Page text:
Use this URL to cite or link to this record in EThOS: https://ethos.bl.uk/OrderDetails.do?uin=uk.bl.ethos.724128
Title: A comprehensive epidemiological study of opisthorchiasis in a rural community of Thailand
Author: Suwannahitatorn, Picha
ISNI:       0000 0004 6423 4359
Awarding Body: Imperial College London
Current Institution: Imperial College London
Date of Award: 2015
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Abstract:
Opisthorchiasis is a zoonotic parasitic infection caused by human liver flukes. Opisthorchis viverrini (OV) is endemic in Southeast Asia along Mekong basin which estimated 9 million people are infected. Transmission to humans occurs through the consumption of uncooked fish; cyprinoid or white-scale freshwater fish containing infective stage metacercariae. The infection is mainly asymptomatic. Adult flukes could live up in the bile duct in the absence of treatment. Chronic infection is strongly related with bile duct cancer or cholangiocarcinoma. The International Agency for Research on Cancer has declared that Opisthorchis viverrini is a member of group 1 agent, carcinogenic to humans. Thailand has the highest incidence of cholangiocarcinoma in the world. However, opisthorchiasis is acknowledged as a neglected and underestimated disease on the global scale. In the present day, the epidemiological data on opisthorchiasis from OV infection in Thailand are considered outdated. An extensive cross-sectional study was undertaken from 1984 to 2001 under the National Control Program, but data on incidence is very limited. Moreover, infection dynamics are still poorly understood. This project aimed to comprehensively study the infection dynamics of OV infection using multiple tools in order to explore the infection in various aspects. Statistical models were developed to explore epidemiological data; prevalence, incidence and infection intensity, with risk factors for acquiring the infection. Infection dynamics will be described using mathematical modelling. The qualitative technique, by interviewing and group discussions, will be used to explain the cause of uncontrolled infection rate in bio-psycho-social aspect. Integrated study results will be used to develop community intervention strategies under the framework of the public health planning model. The overall outcome will be valuable for Thailand National Health Policy and epidemiological data will provide the basis for further rigorous academic research.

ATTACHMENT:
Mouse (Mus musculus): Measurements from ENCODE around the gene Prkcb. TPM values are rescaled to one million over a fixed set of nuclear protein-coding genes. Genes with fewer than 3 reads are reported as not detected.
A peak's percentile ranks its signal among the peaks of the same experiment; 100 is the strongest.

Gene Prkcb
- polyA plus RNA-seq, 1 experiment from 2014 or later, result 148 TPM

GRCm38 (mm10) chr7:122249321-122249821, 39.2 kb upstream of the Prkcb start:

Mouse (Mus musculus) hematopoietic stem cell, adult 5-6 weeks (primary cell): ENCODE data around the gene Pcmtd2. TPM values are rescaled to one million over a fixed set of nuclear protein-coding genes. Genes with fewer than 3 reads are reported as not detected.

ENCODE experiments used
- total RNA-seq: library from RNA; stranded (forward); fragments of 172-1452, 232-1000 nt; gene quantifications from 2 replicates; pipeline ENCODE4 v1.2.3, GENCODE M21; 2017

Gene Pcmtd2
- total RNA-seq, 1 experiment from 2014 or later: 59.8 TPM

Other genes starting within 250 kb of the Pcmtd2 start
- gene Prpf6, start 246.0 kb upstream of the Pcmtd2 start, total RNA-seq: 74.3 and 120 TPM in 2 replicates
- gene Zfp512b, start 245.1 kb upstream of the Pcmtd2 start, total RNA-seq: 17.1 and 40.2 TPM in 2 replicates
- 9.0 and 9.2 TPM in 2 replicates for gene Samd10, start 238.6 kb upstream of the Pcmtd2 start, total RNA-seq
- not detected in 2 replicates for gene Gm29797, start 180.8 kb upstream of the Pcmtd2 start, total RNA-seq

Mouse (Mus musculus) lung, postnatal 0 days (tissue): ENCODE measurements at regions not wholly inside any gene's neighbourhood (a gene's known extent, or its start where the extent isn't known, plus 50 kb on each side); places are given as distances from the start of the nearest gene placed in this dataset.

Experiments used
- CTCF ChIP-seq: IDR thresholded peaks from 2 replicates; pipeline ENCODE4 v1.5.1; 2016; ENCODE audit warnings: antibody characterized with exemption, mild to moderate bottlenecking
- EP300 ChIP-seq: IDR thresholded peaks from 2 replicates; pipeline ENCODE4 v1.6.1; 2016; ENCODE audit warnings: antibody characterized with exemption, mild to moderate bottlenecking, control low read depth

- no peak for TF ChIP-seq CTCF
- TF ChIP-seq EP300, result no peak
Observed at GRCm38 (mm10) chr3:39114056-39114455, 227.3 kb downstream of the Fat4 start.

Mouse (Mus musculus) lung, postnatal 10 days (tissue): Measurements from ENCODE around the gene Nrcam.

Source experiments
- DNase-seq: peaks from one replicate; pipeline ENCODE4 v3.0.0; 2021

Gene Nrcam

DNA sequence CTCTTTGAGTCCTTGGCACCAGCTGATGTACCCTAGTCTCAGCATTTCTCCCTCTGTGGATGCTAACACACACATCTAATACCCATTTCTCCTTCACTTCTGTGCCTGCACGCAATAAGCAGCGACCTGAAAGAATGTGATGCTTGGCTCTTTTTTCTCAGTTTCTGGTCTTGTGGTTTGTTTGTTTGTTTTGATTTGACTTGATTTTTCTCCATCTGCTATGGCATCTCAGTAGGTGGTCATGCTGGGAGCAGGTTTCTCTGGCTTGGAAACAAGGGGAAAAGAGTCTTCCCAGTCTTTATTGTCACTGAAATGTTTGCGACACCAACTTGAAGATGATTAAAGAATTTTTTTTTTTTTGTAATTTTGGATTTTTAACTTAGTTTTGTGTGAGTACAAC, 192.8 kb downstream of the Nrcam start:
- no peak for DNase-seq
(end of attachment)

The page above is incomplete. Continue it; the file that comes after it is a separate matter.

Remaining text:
Supervisor: Donnelly, Christl ; Webster, Joanne ; Riley, Steven Sponsor: Government of Thailand
Qualification Name: Thesis (Ph.D.) Qualification Level: Doctoral
EThOS ID: uk.bl.ethos.724128  DOI: Not available
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